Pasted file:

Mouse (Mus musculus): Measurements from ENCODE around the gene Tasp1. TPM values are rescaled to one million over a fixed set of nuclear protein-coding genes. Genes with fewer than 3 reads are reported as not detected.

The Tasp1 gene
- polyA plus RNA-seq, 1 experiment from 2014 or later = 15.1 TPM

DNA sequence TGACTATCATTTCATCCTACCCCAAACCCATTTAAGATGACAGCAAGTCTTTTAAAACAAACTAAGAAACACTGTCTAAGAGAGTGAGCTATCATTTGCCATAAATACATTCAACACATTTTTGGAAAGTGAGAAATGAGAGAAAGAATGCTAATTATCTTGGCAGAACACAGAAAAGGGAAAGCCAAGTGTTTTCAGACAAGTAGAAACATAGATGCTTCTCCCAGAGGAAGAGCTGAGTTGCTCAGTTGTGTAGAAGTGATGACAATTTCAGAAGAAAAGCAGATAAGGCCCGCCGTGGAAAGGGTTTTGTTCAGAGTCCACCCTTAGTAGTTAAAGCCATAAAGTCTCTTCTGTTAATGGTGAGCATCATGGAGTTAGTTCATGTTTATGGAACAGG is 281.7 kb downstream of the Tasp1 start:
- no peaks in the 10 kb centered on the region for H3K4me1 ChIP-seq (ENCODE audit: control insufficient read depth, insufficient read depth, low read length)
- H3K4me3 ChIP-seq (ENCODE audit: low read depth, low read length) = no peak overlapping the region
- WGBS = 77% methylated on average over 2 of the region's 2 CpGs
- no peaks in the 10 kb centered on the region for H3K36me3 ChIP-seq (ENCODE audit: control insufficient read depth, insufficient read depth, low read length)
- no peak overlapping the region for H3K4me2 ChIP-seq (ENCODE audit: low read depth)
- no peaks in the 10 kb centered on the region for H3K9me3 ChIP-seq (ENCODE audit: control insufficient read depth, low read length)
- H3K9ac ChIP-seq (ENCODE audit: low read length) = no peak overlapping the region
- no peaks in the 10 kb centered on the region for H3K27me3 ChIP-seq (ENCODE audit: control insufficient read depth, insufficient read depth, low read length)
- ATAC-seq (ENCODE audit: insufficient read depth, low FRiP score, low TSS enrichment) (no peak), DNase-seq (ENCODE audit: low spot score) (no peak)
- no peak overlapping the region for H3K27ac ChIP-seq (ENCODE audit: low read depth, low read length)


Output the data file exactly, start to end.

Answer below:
Mouse (Mus musculus): Measurements from ENCODE around the gene Tasp1. TPM values are rescaled to one million over a fixed set of nuclear protein-coding genes. Genes with fewer than 3 reads are reported as not detected.

The Tasp1 gene
- polyA plus RNA-seq, 1 experiment from 2014 or later = 15.1 TPM

DNA sequence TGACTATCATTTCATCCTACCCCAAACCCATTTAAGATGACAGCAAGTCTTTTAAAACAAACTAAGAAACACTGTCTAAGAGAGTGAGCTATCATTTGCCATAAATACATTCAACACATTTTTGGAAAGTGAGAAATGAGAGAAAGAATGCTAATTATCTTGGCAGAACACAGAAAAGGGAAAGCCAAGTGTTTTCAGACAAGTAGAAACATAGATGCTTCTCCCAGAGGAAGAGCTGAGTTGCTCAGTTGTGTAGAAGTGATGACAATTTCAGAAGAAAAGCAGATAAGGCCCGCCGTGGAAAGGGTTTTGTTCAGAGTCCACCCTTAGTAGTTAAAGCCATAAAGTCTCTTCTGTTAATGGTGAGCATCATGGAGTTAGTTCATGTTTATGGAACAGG is 281.7 kb downstream of the Tasp1 start:
- no peaks in the 10 kb centered on the region for H3K4me1 ChIP-seq (ENCODE audit: control insufficient read depth, insufficient read depth, low read length)
- H3K4me3 ChIP-seq (ENCODE audit: low read depth, low read length) = no peak overlapping the region
- WGBS = 77% methylated on average over 2 of the region's 2 CpGs
- no peaks in the 10 kb centered on the region for H3K36me3 ChIP-seq (ENCODE audit: control insufficient read depth, insufficient read depth, low read length)
- no peak overlapping the region for H3K4me2 ChIP-seq (ENCODE audit: low read depth)
- no peaks in the 10 kb centered on the region for H3K9me3 ChIP-seq (ENCODE audit: control insufficient read depth, low read length)
- H3K9ac ChIP-seq (ENCODE audit: low read length) = no peak overlapping the region
- no peaks in the 10 kb centered on the region for H3K27me3 ChIP-seq (ENCODE audit: control insufficient read depth, insufficient read depth, low read length)
- ATAC-seq (ENCODE audit: insufficient read depth, low FRiP score, low TSS enrichment) (no peak), DNase-seq (ENCODE audit: low spot score) (no peak)
- no peak overlapping the region for H3K27ac ChIP-seq (ENCODE audit: low read depth, low read length)